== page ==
WASHINGTON -- Seemed awfully tame out there for the longest time.
No wicked blows to the head, inadvertent or otherwise. (Not unless you count Washington defenseman Mike Green stopping a shot with the side of his face, anyway.) No fights, no particularly vicious scrums, no real evidence of the raw disdain these teams have for each other.
Fact is, the first 50-plus minutes of the Penguins' 3-0 loss Sunday against Washington at the Verizon Center didn't look much different than many of the nondescript games played around the NHL every winter.
But that changed after Penguins winger Tim Wallace, playing in his first NHL game this season, fought Capitals forward David Steckel at 7:52 of the third period. And especially after left winger Matt Cooke initiated skate-to-skate contact with Capitals star Alex Ovechkin with just less than four minutes to play.
Cooke was assessed a tripping minor. He also got a cross-check to the head from Capitals center Nicklas Backstrom and a series of punches from Backstrom and Ovechkin, along with a scathing critique of his work by Capitals coach Bruce Boudreau.
"It's Matt Cooke." he said. "Need we say more? It's not it's his first rodeo. He's done it to everybody. Then, he goes to the ref and says, 'What did I do?'
"He damned well knows what he did. There's no doubt in my mind that he's good at it and he knows how to do it and he knows how to pick this stuff. We, as a league, still buy into this like it's an accidental thing."
Actually, Boudreau's players seemed to be far less worked up than he was. Consider these reactions:
Backstrom: "I just think it's Matt Cooke being Matt Cooke. I don't think he's trying to show something [about Steckel's hit on Sidney Crosby Jan. 1]. It happens in hockey. He got a penalty for it."
Ovechkin: "I don't know. I think he was frustrated, he wants to do something. It's his game. It's OK."
Center Matt Hendricks: "I've been on the same side on both of those hits. Sometimes, a player is trying to jump out of the way and the guy is trying to finish his check."
As for Steckel, he obviously wasn't chosen at random by Wallace. He is the one who, intentionally or otherwise, dropped Crosby with a hit to the head in the waning seconds of the second period of the swim meet Jan. 1 at Heinz Natatorium.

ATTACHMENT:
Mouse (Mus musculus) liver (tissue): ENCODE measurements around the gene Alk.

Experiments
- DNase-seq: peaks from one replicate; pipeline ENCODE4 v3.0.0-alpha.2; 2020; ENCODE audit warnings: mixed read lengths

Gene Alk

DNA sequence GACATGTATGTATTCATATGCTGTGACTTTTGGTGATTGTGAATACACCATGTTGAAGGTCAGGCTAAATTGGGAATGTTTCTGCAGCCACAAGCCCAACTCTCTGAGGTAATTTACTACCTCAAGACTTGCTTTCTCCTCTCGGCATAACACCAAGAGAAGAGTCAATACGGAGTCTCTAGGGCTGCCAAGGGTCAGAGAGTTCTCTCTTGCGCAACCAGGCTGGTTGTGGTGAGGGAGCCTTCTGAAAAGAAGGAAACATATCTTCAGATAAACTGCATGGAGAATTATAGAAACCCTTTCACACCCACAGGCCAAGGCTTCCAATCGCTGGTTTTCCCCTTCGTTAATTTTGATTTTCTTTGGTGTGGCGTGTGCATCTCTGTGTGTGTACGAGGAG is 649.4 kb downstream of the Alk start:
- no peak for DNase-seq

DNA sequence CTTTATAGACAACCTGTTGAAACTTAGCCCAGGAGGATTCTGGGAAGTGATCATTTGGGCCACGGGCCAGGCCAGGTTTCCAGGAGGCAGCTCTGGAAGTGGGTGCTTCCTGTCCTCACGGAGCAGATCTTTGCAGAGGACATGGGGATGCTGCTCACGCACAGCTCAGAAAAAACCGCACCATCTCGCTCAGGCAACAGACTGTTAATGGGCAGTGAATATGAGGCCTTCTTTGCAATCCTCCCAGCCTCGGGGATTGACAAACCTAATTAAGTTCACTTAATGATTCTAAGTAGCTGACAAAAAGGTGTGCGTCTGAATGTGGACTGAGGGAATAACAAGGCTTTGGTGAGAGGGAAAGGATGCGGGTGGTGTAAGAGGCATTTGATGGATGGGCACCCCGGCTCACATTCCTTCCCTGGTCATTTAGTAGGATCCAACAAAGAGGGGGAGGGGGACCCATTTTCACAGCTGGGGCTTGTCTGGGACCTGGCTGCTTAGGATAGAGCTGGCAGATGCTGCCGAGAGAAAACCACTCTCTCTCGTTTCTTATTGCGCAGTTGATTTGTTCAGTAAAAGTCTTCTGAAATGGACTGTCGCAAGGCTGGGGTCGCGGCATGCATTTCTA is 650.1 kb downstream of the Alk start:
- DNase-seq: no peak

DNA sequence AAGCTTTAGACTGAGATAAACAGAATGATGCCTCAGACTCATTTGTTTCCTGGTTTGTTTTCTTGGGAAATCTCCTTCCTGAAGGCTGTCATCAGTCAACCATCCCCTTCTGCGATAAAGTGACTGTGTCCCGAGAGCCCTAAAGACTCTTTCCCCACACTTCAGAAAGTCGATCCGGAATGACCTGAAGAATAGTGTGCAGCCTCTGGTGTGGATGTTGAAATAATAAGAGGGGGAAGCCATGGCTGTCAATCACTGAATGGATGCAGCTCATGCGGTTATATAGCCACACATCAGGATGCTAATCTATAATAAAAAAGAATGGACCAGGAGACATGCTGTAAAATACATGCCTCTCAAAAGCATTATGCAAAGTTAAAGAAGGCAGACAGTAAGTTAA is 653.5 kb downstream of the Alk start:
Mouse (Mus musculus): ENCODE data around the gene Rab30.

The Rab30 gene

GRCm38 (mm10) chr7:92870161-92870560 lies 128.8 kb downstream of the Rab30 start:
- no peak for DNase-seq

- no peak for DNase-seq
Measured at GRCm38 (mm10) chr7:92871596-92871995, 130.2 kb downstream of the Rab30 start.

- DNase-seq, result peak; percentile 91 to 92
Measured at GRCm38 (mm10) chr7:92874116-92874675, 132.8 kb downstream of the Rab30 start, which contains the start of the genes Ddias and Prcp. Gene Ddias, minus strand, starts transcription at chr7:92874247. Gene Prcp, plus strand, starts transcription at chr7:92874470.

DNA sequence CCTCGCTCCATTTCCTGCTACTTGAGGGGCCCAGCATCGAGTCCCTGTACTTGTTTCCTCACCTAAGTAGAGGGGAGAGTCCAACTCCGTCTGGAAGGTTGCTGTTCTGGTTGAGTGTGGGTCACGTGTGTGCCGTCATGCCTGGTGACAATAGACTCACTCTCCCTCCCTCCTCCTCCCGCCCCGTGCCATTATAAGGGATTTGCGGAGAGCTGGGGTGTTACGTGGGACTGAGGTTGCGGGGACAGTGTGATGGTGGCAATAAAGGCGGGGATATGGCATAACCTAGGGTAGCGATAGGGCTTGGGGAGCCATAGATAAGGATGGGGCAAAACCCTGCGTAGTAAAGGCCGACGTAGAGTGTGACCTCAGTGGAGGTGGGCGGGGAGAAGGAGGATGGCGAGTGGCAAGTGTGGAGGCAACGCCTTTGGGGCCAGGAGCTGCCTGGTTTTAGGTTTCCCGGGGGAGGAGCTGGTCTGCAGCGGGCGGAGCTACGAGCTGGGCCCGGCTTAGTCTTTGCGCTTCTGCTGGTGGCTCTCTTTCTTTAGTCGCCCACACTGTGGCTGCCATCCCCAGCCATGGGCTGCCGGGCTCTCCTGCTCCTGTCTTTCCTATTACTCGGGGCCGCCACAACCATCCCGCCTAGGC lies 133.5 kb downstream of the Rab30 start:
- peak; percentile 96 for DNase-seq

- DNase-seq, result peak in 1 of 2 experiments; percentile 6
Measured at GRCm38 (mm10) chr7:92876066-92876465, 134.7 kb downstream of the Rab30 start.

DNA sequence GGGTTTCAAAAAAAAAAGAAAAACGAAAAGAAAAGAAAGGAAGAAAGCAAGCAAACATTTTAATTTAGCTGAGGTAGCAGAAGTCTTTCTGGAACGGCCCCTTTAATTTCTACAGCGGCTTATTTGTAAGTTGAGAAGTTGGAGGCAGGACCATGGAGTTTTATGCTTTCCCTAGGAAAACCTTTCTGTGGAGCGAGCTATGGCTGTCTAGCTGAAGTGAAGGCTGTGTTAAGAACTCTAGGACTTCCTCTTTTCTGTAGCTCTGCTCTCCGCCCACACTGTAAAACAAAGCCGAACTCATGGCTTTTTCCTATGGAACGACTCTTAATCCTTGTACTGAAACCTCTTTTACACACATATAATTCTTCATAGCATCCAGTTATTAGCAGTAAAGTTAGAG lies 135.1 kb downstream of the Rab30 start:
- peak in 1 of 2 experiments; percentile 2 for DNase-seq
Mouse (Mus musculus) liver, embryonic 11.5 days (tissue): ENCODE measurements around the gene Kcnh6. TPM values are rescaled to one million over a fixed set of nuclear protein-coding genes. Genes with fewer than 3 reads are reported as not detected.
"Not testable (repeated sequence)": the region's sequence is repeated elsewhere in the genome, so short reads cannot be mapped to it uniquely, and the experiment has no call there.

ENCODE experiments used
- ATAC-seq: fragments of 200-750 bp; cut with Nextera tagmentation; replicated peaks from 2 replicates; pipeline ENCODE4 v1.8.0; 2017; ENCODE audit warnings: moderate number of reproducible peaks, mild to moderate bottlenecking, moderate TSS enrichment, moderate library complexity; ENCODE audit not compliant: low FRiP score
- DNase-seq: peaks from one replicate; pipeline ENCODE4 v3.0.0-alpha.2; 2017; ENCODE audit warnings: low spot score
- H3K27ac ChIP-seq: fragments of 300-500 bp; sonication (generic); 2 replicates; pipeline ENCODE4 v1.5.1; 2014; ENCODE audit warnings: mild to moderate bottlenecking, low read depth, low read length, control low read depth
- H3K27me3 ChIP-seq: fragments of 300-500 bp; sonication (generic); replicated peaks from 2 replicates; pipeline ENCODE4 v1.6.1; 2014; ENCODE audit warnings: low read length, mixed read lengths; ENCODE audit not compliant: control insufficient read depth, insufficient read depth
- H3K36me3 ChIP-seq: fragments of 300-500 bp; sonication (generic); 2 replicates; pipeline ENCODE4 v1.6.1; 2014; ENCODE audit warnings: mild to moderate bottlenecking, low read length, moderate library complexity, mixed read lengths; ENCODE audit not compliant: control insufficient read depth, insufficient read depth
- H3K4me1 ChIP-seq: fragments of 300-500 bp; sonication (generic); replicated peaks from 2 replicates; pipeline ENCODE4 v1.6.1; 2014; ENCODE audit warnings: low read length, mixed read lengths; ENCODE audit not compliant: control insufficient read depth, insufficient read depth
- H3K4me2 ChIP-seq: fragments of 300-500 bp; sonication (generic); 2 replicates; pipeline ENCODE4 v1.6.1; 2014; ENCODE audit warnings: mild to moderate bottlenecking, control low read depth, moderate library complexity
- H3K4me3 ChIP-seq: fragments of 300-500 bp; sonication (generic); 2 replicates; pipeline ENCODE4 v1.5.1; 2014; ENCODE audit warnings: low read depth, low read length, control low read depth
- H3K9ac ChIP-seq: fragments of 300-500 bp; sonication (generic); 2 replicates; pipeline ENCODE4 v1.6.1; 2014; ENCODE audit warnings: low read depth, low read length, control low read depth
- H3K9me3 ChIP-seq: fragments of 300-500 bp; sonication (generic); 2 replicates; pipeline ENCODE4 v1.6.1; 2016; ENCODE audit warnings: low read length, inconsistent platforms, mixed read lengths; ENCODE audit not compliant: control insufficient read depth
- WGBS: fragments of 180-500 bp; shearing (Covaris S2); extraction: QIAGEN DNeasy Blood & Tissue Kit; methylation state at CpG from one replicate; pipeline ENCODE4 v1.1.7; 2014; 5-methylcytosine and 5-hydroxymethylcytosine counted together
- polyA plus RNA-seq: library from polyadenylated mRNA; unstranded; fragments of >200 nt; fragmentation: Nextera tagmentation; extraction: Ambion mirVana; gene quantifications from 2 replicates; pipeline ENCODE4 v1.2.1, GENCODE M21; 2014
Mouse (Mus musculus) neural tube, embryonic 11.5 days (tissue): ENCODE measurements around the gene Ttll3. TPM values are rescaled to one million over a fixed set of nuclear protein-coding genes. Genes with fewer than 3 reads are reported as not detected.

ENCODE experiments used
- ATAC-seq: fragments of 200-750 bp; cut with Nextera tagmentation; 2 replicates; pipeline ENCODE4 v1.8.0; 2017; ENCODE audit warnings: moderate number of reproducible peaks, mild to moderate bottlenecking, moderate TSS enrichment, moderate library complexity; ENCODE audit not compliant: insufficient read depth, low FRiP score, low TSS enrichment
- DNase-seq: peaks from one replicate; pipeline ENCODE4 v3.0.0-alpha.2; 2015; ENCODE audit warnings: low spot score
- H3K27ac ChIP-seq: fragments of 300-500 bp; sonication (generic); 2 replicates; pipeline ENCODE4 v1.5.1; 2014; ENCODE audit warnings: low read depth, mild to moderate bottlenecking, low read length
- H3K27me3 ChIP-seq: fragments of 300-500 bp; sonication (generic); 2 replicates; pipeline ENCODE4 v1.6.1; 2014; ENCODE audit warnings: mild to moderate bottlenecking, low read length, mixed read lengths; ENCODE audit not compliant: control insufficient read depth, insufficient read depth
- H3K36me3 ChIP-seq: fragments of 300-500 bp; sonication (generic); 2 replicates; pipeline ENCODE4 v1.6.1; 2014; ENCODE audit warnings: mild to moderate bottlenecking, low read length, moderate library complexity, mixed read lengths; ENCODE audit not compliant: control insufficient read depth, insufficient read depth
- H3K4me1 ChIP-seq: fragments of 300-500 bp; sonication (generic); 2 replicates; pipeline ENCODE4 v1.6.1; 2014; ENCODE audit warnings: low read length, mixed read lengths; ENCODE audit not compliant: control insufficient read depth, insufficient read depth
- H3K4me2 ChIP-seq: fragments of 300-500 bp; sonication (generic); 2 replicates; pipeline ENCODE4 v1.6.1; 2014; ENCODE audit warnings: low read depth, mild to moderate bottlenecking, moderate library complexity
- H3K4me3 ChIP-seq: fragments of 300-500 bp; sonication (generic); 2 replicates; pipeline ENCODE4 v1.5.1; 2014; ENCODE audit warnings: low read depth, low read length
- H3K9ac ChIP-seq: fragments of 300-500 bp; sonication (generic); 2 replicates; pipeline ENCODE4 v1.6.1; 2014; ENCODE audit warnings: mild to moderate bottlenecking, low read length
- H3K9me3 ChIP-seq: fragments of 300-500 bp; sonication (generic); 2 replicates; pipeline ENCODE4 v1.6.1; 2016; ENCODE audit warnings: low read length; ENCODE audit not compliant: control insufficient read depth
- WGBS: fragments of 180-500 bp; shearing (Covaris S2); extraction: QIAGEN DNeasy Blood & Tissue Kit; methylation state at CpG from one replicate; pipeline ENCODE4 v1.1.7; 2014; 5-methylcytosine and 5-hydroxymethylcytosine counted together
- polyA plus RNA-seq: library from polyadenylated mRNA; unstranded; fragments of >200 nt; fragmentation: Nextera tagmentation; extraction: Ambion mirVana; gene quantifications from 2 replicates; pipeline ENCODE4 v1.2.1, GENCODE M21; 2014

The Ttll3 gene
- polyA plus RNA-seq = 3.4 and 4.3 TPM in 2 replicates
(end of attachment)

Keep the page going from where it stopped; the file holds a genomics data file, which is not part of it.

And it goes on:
Crosby, a runaway leader in the NHL scoring race at the time, played in the next game, but hasn't played since. Suffice to say, the Penguins have noticed his absence, even though they are 8-4-1 in the 13 games he has missed.
While Wallace might have been a surprise choice to fight Steckel, it turned out that Steckel had turned down a number of Crosby's other teammates who ask him to drop his gloves.
Nonetheless, Boudreau seemed indignant that any of Crosby's teammates had challenged Steckel.
"He didn't hit [Crosby] intentionally," Boudreau said. "I've coached him for eight years now, and he's never done it once. If they want to used it as a motivating tool, go ahead.
"They sent out a guy they call up. Mike Rupp, who is a fighter, challenging him. To me, it was crap."
That's pretty much the way the Penguins felt about the offense they generated. They threw just 22 shots at Capitals goalie Michal Neuvirth, who didn't have to exert himself to stop any of them.
"We had chances to [generate scoring opportunities], and didn't take advantage of it," Penguins coach Dan Bylsma said. "We could have been much better."
Brooks Laich gave Washington the only goal it would need at 18:22 of the opening period, when he backhanded a John Erskine rebound past Penguins goalie Marc-Andre Fleury, and Marcus Johansson gave the Capitals breathing room with a short-handed goal at 3:58 of the second.
"That means we lose the special-teams battle," Bylsma said.
And those tend to be decisive in the kind of low-scoring games the Penguins are playing so often these days.
"We're comfortable playing this type of game," center Max Talbot said. "We have the players to do it."
And, he added, to continue to contend for first place in the Eastern Conference.
"We still trust everybody in this dressing room," Talbot said. "The bar is still [set] high."
Just like the emotions usually are when they share a slab of ice with Washington.
"They don't like us," Boudreau said. "We don't like them. That's the way it should be."
Finally, something on which these teams can agree.
First Published February 7, 2011 5:00 AM